FireEye (NASDAQ: FEYE) is embracing a service-based business model.
The cybersecurity firm offers its customers a wide variety of different products, mostly physical and cloud-based appliances, and subscription services designed to be used in conjunction with them. A customer might purchase one of FireEye's NX boxes, for example, then pair it with FireEye's Dynamic Threat Intelligence Cloud subscription service. Demand for FireEye's products and services has risen rapidly in recent years, and fueled the company's growth.
But FireEye's future could center on a different sort of offering. FireEye-as-a-service (FaaS) offers the core functions of its security platform in a more flexible way. In recent quarters, demand for FaaS has accelerated tremendously, and management is optimistic about its long-term potential.
FaaS is boosting stand-alone subscription revenue
FireEye announced FaaS in the fall of 2014. "By blending FireEye's technology, intelligence and expertise into a single on-demand offering, FireEye as a Service simplifies and consolidates the disparate patchwork of products and services organizations must piece together to defend themselves," CEO Dave DeWalt said.
Since then, FaaS has emerged as a key driver for the company. "[I]n 2015 we built [FaaS] into a $100 million business in less than 18 months, grew it at over 100%, and scaled to hundreds of customers," DeWalt said on the company's February earnings call. In fiscal 2015, FireEye generated platform billings of $540 million, about 26% of which came from the sale of what FireEye terms "stand-alone product subscriptions." FaaS falls into that category, along with its email threat prevention solution. Management expects that figure to rise to 35% this year as its platform billings exceed $655 million.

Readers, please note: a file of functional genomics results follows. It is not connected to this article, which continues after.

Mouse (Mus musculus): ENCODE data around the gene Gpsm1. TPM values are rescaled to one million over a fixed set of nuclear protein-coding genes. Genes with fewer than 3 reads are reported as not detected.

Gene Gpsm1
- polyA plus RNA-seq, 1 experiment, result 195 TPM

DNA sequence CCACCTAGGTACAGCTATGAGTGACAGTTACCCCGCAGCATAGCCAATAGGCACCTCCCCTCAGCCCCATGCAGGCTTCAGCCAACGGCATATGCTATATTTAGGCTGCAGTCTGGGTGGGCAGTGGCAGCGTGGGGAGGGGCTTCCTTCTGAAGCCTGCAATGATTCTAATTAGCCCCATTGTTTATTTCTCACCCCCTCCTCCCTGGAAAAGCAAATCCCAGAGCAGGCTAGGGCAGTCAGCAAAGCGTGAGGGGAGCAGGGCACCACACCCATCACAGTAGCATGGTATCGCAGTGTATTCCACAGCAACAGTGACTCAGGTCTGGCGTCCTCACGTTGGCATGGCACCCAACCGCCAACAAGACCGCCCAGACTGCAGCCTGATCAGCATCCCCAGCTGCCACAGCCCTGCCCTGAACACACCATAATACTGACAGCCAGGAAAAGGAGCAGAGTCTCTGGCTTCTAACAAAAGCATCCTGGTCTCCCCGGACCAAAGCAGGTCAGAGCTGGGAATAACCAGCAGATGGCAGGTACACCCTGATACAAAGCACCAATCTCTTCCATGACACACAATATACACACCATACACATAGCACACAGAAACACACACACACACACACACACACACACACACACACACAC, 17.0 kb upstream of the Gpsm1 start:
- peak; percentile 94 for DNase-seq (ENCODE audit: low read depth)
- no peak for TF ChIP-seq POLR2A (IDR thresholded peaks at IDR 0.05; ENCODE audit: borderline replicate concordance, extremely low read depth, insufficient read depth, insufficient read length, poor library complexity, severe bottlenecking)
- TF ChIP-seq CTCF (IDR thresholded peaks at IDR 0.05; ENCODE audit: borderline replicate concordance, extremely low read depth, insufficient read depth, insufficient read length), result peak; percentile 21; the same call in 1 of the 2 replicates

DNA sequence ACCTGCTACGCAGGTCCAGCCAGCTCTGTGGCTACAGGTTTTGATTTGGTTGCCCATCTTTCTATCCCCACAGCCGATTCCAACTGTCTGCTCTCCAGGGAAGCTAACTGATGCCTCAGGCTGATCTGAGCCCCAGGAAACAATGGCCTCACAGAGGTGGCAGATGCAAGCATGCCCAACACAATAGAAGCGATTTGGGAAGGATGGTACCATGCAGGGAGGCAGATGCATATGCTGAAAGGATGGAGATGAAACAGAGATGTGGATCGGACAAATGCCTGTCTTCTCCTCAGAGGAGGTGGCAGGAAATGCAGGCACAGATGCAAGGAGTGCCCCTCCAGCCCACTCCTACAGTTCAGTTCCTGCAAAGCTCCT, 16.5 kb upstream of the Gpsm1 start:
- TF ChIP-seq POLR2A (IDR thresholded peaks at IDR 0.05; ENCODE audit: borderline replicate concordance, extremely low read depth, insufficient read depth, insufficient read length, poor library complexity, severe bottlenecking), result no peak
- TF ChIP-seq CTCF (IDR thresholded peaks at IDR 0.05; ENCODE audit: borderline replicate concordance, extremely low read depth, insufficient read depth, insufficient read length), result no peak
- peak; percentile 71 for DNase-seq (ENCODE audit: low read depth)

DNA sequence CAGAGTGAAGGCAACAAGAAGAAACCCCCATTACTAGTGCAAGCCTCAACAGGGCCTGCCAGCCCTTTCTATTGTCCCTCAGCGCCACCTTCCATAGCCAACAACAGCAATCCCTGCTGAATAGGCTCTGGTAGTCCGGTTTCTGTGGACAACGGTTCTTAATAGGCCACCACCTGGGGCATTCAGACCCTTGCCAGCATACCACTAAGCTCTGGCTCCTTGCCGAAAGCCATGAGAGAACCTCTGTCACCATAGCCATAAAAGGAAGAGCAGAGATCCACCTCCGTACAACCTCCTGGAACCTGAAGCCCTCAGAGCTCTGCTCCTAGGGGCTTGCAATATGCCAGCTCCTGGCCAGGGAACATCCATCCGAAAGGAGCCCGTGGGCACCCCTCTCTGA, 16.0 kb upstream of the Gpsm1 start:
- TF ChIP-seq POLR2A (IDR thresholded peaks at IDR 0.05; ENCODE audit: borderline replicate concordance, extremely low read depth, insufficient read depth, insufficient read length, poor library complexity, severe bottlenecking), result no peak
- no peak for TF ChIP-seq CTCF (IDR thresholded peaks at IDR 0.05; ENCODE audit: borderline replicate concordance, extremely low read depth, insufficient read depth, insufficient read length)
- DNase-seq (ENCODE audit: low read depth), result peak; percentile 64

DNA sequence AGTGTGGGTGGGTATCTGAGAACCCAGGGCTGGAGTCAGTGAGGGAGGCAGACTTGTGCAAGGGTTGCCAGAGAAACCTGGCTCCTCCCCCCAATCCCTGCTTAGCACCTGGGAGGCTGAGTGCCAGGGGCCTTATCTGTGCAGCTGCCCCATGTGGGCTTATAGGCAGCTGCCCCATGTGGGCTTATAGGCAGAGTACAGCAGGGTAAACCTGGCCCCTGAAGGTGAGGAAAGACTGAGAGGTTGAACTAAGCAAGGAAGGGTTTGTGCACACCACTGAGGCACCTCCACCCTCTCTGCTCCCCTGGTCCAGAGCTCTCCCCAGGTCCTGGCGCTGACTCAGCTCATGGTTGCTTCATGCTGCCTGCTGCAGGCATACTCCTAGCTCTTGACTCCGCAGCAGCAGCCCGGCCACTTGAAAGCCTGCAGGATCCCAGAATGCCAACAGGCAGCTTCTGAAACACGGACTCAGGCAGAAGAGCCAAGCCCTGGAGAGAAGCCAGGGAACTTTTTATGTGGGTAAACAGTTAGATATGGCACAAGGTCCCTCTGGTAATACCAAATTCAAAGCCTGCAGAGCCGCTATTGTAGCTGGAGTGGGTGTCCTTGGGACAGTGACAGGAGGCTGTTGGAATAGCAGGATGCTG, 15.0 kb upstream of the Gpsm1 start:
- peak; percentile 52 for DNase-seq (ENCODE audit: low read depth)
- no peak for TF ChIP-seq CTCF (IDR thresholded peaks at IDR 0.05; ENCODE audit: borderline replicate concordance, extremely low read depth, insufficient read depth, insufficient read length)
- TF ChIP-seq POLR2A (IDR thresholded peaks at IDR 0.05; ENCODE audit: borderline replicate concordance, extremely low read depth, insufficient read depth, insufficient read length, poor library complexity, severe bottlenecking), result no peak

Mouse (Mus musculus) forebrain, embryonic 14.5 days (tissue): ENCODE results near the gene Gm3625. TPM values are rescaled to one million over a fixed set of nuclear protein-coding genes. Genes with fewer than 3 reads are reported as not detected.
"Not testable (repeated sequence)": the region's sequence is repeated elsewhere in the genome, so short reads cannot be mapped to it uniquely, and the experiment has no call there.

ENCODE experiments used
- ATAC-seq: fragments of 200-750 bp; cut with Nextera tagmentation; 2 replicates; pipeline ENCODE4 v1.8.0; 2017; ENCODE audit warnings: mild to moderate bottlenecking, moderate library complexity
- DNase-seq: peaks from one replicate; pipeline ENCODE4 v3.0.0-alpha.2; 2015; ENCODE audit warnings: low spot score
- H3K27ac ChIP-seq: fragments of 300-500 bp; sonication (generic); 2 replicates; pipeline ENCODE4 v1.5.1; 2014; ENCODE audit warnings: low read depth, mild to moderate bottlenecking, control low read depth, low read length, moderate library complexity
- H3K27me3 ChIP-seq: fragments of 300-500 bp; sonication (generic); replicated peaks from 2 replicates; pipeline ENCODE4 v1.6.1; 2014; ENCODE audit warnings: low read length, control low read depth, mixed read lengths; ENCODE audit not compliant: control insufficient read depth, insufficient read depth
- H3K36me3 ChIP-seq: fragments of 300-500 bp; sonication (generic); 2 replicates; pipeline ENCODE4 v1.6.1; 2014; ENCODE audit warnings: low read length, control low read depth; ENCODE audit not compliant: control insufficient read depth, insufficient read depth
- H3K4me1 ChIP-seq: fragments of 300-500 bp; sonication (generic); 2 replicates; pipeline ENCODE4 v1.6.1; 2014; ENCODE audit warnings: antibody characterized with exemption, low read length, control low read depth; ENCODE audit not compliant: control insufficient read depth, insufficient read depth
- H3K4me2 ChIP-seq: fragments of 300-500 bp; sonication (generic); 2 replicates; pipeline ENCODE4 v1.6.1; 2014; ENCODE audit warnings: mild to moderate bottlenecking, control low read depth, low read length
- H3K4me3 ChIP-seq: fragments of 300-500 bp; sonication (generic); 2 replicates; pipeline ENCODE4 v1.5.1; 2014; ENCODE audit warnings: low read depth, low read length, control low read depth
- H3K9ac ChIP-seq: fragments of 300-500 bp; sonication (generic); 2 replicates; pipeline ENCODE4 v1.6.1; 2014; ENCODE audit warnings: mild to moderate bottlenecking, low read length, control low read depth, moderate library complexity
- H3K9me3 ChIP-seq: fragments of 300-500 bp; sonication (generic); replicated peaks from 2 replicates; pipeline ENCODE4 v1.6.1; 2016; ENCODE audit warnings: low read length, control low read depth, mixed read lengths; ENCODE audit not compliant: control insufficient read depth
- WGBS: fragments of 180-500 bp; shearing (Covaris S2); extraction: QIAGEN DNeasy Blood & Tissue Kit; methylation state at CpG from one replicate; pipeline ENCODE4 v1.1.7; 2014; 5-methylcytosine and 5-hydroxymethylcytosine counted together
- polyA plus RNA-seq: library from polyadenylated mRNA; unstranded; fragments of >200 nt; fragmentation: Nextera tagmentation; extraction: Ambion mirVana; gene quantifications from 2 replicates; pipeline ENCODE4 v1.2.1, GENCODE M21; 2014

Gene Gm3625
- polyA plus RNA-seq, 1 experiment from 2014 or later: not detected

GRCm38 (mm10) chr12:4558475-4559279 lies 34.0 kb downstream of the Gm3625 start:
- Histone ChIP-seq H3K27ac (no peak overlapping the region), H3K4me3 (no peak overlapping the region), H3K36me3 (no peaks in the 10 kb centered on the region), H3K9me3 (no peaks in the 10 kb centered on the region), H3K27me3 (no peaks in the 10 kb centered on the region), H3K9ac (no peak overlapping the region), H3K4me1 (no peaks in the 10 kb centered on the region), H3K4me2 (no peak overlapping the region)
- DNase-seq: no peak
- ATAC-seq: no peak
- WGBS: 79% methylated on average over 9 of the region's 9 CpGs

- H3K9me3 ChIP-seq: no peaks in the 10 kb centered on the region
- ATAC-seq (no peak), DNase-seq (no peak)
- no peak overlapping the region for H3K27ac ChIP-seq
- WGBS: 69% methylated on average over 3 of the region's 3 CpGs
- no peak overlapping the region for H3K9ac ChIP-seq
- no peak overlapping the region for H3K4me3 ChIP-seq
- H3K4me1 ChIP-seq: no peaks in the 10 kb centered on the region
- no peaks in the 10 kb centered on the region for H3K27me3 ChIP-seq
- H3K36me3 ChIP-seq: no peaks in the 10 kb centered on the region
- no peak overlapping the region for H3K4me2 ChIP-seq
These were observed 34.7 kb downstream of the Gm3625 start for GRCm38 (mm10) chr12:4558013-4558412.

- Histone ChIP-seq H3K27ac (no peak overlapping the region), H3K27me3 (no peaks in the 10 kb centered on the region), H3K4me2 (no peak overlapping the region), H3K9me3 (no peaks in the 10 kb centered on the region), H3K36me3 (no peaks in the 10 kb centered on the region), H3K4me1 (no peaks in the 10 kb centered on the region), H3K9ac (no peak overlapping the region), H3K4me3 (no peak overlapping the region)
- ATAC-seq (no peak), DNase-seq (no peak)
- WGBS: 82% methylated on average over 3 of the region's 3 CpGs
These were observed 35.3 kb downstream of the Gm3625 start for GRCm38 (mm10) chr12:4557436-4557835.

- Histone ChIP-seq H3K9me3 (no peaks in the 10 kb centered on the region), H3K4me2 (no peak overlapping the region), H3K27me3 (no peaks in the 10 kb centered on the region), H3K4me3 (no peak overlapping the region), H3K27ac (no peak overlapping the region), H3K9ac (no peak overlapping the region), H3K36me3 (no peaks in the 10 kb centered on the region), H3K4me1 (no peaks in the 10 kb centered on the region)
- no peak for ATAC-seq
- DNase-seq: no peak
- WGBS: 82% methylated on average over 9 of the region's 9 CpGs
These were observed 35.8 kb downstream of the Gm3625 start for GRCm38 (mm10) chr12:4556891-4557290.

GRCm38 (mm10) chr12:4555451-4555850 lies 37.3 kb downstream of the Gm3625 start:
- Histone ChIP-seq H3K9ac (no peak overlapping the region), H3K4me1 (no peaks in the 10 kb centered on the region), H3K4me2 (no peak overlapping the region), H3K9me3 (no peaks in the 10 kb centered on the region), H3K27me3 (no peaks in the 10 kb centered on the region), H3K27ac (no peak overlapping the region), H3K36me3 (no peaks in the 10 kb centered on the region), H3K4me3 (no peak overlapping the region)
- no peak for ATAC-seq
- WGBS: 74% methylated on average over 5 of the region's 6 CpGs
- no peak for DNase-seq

The company's management believes FaaS is attractive to customers for several reasons. There's the issue of accounting: With FaaS, enterprise customers can record the cost as operating expense, rather than a capital expense, on their books. They have more flexibility in terms of deployment, so they are able to more easily scale up or scale down to meet their needs. And FaaS taps FireEye's network of security experts, who provide additional security oversight.
Lofty growth targets
FireEye has been a volatile stock since it entered the public markets in the fall of 2013. The company hasn't been profitable, nor does it expect to be in the near future. Rather, investors have been betting on the prospect of tremendous future growth. During the February earnings call, DeWalt quantified the company's long-term potential, stating that the future of FireEye would center around providing security-as-a-service.
We're building out a platform. We have a security-as-a-service. I see every other tangential market that had this kind of condition eventually ended up with an as-a-service model, and you think about the WorkDays and the SalesForces and the ServiceNows, security has thousands of vendors. Most clients have hundreds of vendors, millions of alerts. If we can make that simple and deliver it, the value of this company will be a lot greater than it is today.
FireEye made that point again during its analyst day in March, when it showed this slide:
Over time, FireEye hopes to deliver FaaS from the cloud using only software, eliminating the need for on-site hardware entirely. That would improve margins, and reduce the amount of time it takes to bring an additional customer on board (right now it takes around 40 days).
On Thursday, FireEye will turn in its first-quarter earnings. Investors should watch the growth of FaaS closely.